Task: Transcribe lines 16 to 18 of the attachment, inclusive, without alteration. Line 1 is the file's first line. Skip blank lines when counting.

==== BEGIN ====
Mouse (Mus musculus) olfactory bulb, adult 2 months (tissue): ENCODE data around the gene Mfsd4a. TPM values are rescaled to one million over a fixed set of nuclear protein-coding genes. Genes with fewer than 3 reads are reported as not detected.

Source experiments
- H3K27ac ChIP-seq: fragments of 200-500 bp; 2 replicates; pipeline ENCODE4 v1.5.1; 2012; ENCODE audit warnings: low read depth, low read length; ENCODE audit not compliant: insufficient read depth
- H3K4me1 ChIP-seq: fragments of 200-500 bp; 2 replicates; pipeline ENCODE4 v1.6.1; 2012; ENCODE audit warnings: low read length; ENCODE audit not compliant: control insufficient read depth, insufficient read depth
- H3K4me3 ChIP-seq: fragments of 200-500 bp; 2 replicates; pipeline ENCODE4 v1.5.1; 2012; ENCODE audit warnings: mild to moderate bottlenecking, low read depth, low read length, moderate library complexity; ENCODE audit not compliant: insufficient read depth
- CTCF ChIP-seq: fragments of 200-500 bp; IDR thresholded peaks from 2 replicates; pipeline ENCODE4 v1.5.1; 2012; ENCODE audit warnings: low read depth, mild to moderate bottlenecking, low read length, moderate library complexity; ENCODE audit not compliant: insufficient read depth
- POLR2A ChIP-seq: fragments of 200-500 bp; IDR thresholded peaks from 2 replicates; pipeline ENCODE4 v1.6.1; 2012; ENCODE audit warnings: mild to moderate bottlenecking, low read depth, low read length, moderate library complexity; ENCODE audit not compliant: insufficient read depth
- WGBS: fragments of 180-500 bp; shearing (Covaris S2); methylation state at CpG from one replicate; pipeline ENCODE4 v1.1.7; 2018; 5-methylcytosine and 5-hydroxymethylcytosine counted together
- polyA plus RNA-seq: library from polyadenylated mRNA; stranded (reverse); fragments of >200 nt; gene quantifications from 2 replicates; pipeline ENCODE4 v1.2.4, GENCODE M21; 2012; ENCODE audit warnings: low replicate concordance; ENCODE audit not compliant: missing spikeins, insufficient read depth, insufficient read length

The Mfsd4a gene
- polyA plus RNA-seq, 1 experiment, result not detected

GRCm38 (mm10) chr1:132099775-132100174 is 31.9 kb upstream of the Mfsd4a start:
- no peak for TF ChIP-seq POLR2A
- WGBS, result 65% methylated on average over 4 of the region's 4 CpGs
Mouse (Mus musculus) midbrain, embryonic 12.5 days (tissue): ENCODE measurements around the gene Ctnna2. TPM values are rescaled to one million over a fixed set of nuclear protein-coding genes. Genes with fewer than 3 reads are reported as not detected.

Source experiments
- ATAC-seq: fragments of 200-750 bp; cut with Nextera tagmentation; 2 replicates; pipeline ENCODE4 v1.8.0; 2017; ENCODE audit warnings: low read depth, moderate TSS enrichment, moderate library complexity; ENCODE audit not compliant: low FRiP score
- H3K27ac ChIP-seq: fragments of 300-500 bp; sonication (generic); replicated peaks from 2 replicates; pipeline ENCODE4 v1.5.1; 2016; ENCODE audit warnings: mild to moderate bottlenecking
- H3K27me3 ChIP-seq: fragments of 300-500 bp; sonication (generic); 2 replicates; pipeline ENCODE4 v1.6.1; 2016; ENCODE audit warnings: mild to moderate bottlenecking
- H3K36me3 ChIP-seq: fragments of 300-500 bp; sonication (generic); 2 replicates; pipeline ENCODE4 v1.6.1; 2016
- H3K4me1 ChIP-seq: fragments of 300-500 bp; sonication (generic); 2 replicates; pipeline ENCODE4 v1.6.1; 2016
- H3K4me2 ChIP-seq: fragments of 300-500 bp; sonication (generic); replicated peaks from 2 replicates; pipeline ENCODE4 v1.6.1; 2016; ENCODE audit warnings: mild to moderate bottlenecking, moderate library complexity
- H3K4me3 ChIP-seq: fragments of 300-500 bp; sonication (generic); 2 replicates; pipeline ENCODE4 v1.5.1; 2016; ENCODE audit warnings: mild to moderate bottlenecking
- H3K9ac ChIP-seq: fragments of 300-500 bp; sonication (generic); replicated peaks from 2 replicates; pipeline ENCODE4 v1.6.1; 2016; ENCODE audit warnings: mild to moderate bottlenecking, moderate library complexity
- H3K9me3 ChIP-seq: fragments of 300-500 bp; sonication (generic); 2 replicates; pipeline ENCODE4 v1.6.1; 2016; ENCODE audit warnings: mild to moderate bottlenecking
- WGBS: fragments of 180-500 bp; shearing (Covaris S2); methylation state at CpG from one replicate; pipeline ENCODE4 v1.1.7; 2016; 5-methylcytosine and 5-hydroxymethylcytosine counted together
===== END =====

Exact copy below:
Source experiments
- ATAC-seq: fragments of 200-750 bp; cut with Nextera tagmentation; 2 replicates; pipeline ENCODE4 v1.8.0; 2017; ENCODE audit warnings: low read depth, moderate TSS enrichment, moderate library complexity; ENCODE audit not compliant: low FRiP score
- H3K27ac ChIP-seq: fragments of 300-500 bp; sonication (generic); replicated peaks from 2 replicates; pipeline ENCODE4 v1.5.1; 2016; ENCODE audit warnings: mild to moderate bottlenecking